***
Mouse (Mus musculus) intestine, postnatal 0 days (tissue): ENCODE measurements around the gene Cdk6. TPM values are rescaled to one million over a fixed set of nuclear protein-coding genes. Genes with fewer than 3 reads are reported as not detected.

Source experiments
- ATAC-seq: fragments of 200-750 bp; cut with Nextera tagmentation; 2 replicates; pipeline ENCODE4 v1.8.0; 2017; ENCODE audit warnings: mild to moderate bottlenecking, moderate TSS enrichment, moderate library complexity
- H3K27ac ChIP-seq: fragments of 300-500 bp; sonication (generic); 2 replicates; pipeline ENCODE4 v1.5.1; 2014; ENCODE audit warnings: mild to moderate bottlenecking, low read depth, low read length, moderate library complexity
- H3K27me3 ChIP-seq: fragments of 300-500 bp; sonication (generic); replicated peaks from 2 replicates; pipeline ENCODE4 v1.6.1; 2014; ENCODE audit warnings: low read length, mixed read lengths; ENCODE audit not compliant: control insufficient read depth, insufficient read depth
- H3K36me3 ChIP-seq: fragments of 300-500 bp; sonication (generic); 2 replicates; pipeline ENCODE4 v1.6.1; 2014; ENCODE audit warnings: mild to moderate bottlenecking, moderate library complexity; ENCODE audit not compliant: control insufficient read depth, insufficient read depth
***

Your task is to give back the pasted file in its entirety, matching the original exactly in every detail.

Mouse (Mus musculus) intestine, postnatal 0 days (tissue): ENCODE measurements around the gene Cdk6. TPM values are rescaled to one million over a fixed set of nuclear protein-coding genes. Genes with fewer than 3 reads are reported as not detected.

Source experiments
- ATAC-seq: fragments of 200-750 bp; cut with Nextera tagmentation; 2 replicates; pipeline ENCODE4 v1.8.0; 2017; ENCODE audit warnings: mild to moderate bottlenecking, moderate TSS enrichment, moderate library complexity
- H3K27ac ChIP-seq: fragments of 300-500 bp; sonication (generic); 2 replicates; pipeline ENCODE4 v1.5.1; 2014; ENCODE audit warnings: mild to moderate bottlenecking, low read depth, low read length, moderate library complexity
- H3K27me3 ChIP-seq: fragments of 300-500 bp; sonication (generic); replicated peaks from 2 replicates; pipeline ENCODE4 v1.6.1; 2014; ENCODE audit warnings: low read length, mixed read lengths; ENCODE audit not compliant: control insufficient read depth, insufficient read depth
- H3K36me3 ChIP-seq: fragments of 300-500 bp; sonication (generic); 2 replicates; pipeline ENCODE4 v1.6.1; 2014; ENCODE audit warnings: mild to moderate bottlenecking, moderate library complexity; ENCODE audit not compliant: control insufficient read depth, insufficient read depth